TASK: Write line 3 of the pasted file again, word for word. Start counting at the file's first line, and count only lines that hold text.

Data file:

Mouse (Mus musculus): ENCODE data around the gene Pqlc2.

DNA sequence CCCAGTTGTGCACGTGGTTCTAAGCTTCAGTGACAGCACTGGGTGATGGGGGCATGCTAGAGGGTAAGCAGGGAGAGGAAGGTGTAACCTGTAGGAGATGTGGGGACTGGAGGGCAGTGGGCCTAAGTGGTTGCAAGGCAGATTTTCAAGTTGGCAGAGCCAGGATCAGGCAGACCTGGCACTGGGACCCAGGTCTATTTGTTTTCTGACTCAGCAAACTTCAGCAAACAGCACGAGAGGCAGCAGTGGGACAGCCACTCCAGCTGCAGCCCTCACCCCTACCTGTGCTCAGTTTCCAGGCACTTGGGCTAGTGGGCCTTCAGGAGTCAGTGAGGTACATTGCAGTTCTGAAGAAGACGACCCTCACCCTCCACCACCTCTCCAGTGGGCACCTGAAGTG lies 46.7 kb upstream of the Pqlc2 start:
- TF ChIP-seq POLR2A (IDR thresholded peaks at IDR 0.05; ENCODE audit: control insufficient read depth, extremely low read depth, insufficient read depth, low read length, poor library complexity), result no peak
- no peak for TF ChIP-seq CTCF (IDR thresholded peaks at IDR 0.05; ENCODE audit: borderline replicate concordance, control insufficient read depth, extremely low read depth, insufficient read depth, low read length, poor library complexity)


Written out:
- TF ChIP-seq POLR2A (IDR thresholded peaks at IDR 0.05; ENCODE audit: control insufficient read depth, extremely low read depth, insufficient read depth, low read length, poor library complexity), result no peak